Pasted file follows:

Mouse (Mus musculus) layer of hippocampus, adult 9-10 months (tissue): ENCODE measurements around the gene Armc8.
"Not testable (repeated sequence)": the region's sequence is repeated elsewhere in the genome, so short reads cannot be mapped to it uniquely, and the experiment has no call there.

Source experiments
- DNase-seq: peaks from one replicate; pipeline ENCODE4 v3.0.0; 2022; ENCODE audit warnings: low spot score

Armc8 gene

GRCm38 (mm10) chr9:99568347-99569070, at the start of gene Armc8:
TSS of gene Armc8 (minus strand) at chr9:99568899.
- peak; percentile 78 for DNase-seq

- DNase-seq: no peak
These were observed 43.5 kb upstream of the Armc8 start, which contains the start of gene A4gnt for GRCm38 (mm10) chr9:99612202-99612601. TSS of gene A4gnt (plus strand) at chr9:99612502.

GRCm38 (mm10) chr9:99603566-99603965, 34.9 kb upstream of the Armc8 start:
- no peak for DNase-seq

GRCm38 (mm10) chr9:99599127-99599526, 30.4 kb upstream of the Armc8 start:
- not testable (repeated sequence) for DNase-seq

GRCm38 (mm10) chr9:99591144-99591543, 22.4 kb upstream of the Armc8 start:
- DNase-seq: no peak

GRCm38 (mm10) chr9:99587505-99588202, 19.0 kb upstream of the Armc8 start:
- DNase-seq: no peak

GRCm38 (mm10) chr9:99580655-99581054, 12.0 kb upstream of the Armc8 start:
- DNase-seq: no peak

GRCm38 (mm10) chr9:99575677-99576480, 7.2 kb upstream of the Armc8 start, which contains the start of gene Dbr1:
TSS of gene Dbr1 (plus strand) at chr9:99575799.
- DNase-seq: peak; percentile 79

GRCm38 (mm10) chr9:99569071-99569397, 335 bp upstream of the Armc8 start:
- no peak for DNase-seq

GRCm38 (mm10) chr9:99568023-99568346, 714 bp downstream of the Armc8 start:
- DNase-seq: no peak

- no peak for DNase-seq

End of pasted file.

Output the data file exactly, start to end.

Mouse (Mus musculus) layer of hippocampus, adult 9-10 months (tissue): ENCODE measurements around the gene Armc8.
"Not testable (repeated sequence)": the region's sequence is repeated elsewhere in the genome, so short reads cannot be mapped to it uniquely, and the experiment has no call there.

Source experiments
- DNase-seq: peaks from one replicate; pipeline ENCODE4 v3.0.0; 2022; ENCODE audit warnings: low spot score

Armc8 gene

GRCm38 (mm10) chr9:99568347-99569070, at the start of gene Armc8:
TSS of gene Armc8 (minus strand) at chr9:99568899.
- peak; percentile 78 for DNase-seq

- DNase-seq: no peak
These were observed 43.5 kb upstream of the Armc8 start, which contains the start of gene A4gnt for GRCm38 (mm10) chr9:99612202-99612601. TSS of gene A4gnt (plus strand) at chr9:99612502.

GRCm38 (mm10) chr9:99603566-99603965, 34.9 kb upstream of the Armc8 start:
- no peak for DNase-seq

GRCm38 (mm10) chr9:99599127-99599526, 30.4 kb upstream of the Armc8 start:
- not testable (repeated sequence) for DNase-seq

GRCm38 (mm10) chr9:99591144-99591543, 22.4 kb upstream of the Armc8 start:
- DNase-seq: no peak

GRCm38 (mm10) chr9:99587505-99588202, 19.0 kb upstream of the Armc8 start:
- DNase-seq: no peak

GRCm38 (mm10) chr9:99580655-99581054, 12.0 kb upstream of the Armc8 start:
- DNase-seq: no peak

GRCm38 (mm10) chr9:99575677-99576480, 7.2 kb upstream of the Armc8 start, which contains the start of gene Dbr1:
TSS of gene Dbr1 (plus strand) at chr9:99575799.
- DNase-seq: peak; percentile 79

GRCm38 (mm10) chr9:99569071-99569397, 335 bp upstream of the Armc8 start:
- no peak for DNase-seq

GRCm38 (mm10) chr9:99568023-99568346, 714 bp downstream of the Armc8 start:
- DNase-seq: no peak

- no peak for DNase-seq